The Tax and Customs Administration’s Enforcement Policy

At the request of the House of Representatives, we have audited the enforcement policy implemented by the Tax and Customs Administration. Our audit included an examination of the results of risk-based checks. We also considered whether the tax gap, the difference between the taxes payable by law and the actual tax receipts, could explain how effective enforcement policy is. We further considered a number of case studies. Our audit was concerned with whether the Tax and Customs Administration had a grip on non-payers (people with little if any declared income but a high expenditure pattern or affluent lifestyle), tax nomads (people who have their particulars removed from the population register in order to remain out of sight of the tax authorities) and migrants who do not pay motor vehicle tax.

Conclusions and recommendations

  • We are positive about the preventive nature of the Tax and Customs Administration’s current enforcement policy. However, the Administration still lacks information necessary to substantiate the decisions it makes in its enforcement policy. In particular it does not have an insight into the costs and benefits of its enforcement tools, although it has taken measures to improve this insight. We therefore recommend that the State Secretary for Finance continue to implement these measures and evaluate the effectiveness of the enforcement tools.
  • Targeted checks to identify high-risk tax returns are more effective and efficient than checks that are not risk based. The random sampling of tax returns, however, remains necessary.
  • We recommend that the State Secretary determine the optimal capacity the Administration needs to work effectively and efficiently and explain what the benefits would be of additional capacity. The potential impact on tax morale should be one of the factors taken into account.
  • For supervisory purposes, the Administration also requires counter-information from external sources. There is currently inadequate oversight of the sources of such information. We therefore recommend that the State Secretary determine where and how the Administration could strengthen its information position. 

Case study of non-payers, tax nomads and migrants

Our case study found that the Tax and Customs Administration had little grip on potential non-payers and tax nomads. It is difficult for the Administration to enforce the payment of motor vehicle tax by migrants owing to loopholes in the law. The number of migrants who do pay motor vehicle tax, however, has probably been increased by the Administration’s preventive approach.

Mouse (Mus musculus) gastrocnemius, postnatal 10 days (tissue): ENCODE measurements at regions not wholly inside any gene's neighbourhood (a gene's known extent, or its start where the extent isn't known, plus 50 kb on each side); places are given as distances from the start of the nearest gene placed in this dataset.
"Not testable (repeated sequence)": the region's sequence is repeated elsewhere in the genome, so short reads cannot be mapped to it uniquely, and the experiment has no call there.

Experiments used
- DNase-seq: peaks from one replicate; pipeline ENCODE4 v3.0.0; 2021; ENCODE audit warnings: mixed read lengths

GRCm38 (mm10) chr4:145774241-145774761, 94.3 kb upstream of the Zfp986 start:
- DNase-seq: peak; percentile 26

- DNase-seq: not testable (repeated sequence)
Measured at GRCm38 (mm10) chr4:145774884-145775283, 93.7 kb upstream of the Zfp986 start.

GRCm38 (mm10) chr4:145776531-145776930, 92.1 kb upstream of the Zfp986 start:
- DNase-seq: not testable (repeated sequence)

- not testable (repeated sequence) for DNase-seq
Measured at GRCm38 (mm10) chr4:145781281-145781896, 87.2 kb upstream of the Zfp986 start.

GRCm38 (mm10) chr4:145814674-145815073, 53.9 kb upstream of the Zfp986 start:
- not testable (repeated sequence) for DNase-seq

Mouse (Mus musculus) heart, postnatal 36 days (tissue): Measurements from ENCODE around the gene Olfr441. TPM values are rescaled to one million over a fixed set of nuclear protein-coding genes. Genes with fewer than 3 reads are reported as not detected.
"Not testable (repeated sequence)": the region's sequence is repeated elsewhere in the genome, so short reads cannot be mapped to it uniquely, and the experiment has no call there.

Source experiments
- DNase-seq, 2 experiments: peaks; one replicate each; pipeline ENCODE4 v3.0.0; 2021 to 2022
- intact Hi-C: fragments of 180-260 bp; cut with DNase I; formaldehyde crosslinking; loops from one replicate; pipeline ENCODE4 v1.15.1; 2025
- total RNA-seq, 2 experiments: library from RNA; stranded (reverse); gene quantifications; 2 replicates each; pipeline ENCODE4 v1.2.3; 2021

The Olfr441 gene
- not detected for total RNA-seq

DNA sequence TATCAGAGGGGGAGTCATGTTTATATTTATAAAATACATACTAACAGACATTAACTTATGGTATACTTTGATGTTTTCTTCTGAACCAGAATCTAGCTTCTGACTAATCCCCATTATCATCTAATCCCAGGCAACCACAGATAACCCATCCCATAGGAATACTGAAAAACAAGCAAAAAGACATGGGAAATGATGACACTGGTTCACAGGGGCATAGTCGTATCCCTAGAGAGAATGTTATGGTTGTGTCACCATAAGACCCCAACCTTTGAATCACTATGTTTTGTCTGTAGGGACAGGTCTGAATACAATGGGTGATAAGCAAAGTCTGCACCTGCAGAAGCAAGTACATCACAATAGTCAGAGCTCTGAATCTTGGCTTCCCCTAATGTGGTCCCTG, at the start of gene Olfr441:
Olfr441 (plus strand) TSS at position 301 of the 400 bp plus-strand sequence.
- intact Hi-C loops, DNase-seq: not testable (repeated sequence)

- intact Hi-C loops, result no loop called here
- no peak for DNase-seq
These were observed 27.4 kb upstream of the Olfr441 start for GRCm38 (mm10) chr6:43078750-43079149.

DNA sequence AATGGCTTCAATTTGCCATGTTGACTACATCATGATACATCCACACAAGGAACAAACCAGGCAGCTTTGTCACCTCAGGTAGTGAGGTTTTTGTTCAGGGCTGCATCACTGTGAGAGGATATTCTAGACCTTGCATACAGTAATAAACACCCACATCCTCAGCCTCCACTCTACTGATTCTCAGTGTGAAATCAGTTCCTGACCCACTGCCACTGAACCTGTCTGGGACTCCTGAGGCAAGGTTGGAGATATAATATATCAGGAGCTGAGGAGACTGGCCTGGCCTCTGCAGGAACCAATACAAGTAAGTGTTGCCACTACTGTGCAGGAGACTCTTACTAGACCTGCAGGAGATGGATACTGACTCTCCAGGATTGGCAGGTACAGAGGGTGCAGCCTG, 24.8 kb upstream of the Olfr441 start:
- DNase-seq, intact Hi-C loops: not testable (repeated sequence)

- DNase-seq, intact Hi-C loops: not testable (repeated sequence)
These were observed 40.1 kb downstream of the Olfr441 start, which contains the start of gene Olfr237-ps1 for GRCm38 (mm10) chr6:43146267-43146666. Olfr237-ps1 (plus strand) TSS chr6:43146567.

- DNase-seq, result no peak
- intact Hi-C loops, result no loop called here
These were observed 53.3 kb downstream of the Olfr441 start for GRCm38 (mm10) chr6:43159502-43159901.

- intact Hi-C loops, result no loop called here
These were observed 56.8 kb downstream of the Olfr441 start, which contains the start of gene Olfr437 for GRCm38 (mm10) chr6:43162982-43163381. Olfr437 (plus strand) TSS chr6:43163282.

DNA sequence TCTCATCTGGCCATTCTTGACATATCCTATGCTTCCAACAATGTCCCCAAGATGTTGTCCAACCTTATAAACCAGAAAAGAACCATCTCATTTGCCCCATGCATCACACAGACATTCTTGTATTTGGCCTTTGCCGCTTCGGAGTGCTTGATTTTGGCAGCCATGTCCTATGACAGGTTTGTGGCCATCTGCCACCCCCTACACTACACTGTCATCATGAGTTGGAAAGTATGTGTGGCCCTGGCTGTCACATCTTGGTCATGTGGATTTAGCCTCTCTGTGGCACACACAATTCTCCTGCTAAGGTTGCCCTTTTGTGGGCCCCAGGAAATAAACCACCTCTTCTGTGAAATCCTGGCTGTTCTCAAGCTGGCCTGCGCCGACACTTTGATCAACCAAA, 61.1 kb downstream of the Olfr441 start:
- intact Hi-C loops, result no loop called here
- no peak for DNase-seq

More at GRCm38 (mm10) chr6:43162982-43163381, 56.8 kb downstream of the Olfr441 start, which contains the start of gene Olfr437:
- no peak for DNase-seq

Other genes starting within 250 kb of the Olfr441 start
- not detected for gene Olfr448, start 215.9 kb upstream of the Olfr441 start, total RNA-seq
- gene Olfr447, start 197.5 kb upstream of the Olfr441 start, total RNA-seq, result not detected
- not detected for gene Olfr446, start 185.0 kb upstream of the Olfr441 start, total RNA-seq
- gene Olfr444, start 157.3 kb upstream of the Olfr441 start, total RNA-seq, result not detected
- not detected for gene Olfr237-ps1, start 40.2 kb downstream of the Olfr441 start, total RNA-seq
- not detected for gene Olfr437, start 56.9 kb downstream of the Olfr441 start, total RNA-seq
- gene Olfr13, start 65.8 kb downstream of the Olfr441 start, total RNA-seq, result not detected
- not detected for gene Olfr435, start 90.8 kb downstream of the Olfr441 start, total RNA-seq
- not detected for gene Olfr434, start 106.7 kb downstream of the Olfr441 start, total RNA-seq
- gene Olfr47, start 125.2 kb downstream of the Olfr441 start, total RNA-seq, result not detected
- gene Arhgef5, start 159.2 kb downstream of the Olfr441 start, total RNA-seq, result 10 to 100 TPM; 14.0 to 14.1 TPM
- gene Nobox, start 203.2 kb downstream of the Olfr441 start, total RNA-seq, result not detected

• We recommend that the State Secretary for Finance prepare an annual list of potential non-payers. By analysing this list the Administration could then pick out and approach the true risk cases.
  • The Administration sometimes identifies tax nomads by taking part in initiatives to combat address fraud. We recommend that the State Secretary continue to work with other parties in this area, such as the municipalities.
  • We recommend that the State Secretary continue the current preventive approach to encourage migrants to pay motor vehicle tax. He could inform migrants by letter of their duty to pay the tax and systematically follow up those who do not respond.

Tax gap

The tax gap is the difference between the taxes payable by law and the actual taxes received. One of its components is the ‘dark number’, the taxes due that the Administration is completely unaware of. Apart from the VAT gap, the Administration has no idea of the total size of the tax gap because neither the dark number nor the compliance deficit of large corporations has been estimated.

  • We recommend that priority be given to the preparation of an annual estimate of the tax gap and to analysing collection losses and compliance deficits. The estimate should be as reliable as possible and also cover the compliance deficit of large corporations.